1. ## Surface Integrals help

Hi, I'm having a little trouble to solve these problems. May anyone help me please?

What is the area of the spherical surface X^2+Y^2+Z^2=9 inside the cylinder
X^2+Y^2=3x ?

What is the area of the spherical surface X^2+Y^2+Z^2=9 inside the cylindrical X^2+Y^2=4 ?

What is the area of the spherical surface X^2+Y^2+Z^2=16 inside the cylindrical Y^2+Z^2=4Z ?

Thanks, and sorry for my English because it is not my native language

2. anyone?

3. When you draw it, the approach becomes immediately clear right? Just integrate under that section of intersection:

$\displaystyle S=2\mathop\int\int\limits_{\hspace{-15pt}D} \sqrt{(f_x)^2+(f_y)^2+1}\;dA$

where:

$\displaystyle f(x,y)=\sqrt{9-y^2-x^2}$

$\displaystyle D=\left\{(x,y): (x-3/2)^2+y^2=(3/2)^2\right\}$

Just complete the square in $\displaystyle x^2+y^2=3x$ to get D.

I haven't actually tried to do the integration though. May need to use spherical or other means to evaluate it. Also, it's easy to draw. Here's the Mathematica code:

Code:
pic1 = ContourPlot3D[{x^2 + y^2 + z^2 == 9,
x^2 + y^2 == 3*x}, {x, -3, 3},
{y, -3, 3}, {z, -3, 3}, ContourStyle ->
{Opacity[0.4], LightPurple}]

4. hm my problem is that I can't solve the integration, I tried polar and spherical coordinates, but I think I'm not using the right integration limit

Any Help

5. So what's the integral you get? We can just integrate over the first quadrant right since it's symmetric and just multiply by 2 and that's just the top so multiply by 2 again but for now, just the top over the first quadrant I get:

$\displaystyle S_{uq1}=3\int_0^3\int_{0}^{\sqrt{3x-x^2}}\frac{1}{\sqrt{9-(x^2+y^2)}}dydx$

where we'll set $\displaystyle S_{uq1}$ be the surface area over the top part just over the first quadrant.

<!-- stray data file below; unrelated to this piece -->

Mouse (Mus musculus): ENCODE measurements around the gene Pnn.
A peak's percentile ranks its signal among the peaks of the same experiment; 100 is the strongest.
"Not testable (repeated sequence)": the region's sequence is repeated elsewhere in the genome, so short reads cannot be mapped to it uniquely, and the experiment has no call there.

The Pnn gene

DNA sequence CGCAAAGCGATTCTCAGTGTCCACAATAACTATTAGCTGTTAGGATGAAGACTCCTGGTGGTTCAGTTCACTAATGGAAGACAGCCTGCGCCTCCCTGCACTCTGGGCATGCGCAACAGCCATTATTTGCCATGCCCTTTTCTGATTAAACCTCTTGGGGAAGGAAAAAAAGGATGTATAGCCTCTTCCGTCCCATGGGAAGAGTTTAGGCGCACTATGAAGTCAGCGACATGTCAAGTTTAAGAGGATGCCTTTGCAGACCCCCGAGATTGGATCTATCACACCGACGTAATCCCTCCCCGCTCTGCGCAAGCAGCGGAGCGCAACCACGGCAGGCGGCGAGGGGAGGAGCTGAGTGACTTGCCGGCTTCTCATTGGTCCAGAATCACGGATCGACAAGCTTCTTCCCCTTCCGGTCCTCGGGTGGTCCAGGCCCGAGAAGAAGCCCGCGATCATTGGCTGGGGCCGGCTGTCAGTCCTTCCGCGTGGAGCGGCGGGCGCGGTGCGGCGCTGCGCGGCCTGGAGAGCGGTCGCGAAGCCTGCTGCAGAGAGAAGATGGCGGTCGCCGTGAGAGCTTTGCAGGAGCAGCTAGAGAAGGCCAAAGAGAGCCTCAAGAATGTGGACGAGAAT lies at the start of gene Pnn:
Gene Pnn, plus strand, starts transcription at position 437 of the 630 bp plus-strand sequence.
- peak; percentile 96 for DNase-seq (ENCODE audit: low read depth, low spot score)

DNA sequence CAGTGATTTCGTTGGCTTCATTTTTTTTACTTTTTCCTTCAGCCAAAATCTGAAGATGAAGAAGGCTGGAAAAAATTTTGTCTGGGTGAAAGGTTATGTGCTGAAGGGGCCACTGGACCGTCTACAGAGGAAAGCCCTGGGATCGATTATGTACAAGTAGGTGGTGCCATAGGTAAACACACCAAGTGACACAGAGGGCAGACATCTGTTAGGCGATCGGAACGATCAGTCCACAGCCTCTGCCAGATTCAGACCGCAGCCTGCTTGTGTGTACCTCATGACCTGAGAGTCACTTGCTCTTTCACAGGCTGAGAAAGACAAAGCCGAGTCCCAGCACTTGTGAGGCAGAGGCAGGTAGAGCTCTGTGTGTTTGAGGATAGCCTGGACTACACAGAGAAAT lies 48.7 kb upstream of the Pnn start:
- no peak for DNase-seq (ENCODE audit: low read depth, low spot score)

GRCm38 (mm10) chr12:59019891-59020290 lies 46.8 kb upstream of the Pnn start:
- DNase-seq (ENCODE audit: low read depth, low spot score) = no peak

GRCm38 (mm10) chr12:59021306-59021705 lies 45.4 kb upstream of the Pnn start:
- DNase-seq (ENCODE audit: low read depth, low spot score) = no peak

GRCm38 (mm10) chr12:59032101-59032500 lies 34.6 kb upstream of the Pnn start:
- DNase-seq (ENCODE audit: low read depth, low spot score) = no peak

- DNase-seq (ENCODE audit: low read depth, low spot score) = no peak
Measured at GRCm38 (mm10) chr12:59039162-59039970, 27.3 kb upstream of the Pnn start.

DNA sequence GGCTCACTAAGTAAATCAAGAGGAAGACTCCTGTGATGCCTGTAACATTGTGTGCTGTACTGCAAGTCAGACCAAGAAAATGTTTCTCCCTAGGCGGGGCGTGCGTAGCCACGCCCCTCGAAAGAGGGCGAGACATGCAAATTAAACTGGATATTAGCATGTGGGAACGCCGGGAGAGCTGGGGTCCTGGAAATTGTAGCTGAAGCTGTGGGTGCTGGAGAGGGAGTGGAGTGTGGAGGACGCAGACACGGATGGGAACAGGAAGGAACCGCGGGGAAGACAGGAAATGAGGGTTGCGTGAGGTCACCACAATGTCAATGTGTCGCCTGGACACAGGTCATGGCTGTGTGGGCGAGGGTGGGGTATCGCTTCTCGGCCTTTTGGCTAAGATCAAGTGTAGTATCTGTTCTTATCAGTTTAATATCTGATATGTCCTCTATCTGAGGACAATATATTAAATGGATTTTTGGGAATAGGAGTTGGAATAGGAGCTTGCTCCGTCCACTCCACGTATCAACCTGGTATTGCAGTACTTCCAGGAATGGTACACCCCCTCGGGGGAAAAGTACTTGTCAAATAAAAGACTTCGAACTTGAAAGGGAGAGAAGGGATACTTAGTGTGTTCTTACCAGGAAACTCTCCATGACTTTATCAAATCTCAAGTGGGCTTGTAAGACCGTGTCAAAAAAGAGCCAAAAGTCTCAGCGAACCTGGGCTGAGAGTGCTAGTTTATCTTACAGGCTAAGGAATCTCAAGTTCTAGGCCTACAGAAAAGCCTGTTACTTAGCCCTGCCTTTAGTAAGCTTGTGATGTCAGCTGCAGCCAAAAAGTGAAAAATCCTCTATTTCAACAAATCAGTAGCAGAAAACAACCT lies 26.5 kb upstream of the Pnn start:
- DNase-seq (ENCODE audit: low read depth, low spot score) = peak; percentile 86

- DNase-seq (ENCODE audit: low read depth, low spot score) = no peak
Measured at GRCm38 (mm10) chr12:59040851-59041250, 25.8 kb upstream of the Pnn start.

The x^2+y^2 part looks amendable to polar coordinates. Mathematica reports for that integral $\displaystyle S_{uq1}=9/2(\pi-2)$. Don't see immediately how to do the integration though.

6. Yeah, I got the same integration. The problem is that after I tried to put in polar coordinates, the integration that came is very difficult to solve without cas
X=1,5 + R.Cos(A)
Y=R.Sen(A)
0<=R<=1.5
0<=A<=pi

it would be:

2*intg*intg R/(Sqrt(-Rcos(A)-R^2+6.75))drda
I stop here; don't know how to solve, or if this is right

7. Hey, this ain't no hill:

$\displaystyle S_{uq1}=3\int_0^3\int_{0}^{\sqrt{3x-x^2}}\frac{1}{\sqrt{9-(x^2+y^2)}}dydx$

You can do the first part right:

$\displaystyle \int_0^{\sqrt{3x-x^2}} \frac{dy}{\sqrt{(9-x^2)-y^2}}$

That's just an inverse sine but I ran into problems with that so I converted it to an inverse tan. When I simplify it and apply the limits, I get for the outer integral::

$\displaystyle \int_0^3 \arctan\left(\sqrt{\frac{3}{x}}\right) dx$

Now, I think we can integrate that by parts. You'll need to check all this cus' I went through it quick but I think the principle is sound.

8. Thanks man

9. Shouldn't the outer integral be $\displaystyle \int_0^3 \arctan\left(\sqrt{\frac{x}{3}}\right) dx$ ?

10. Originally Posted by chiph588@
Shouldn't the outer integral be $\displaystyle \int_0^3 \arctan\left(\sqrt{\frac{x}{3}}\right) dx$ ?
I'm not sure; I didn't go through it rigorously . . . Perhaps Nathan could confirm this.

11. I did on my HP that integral, and the result was
-ATAN(SQRT(3X)/3)

How do you do to post math symbols ?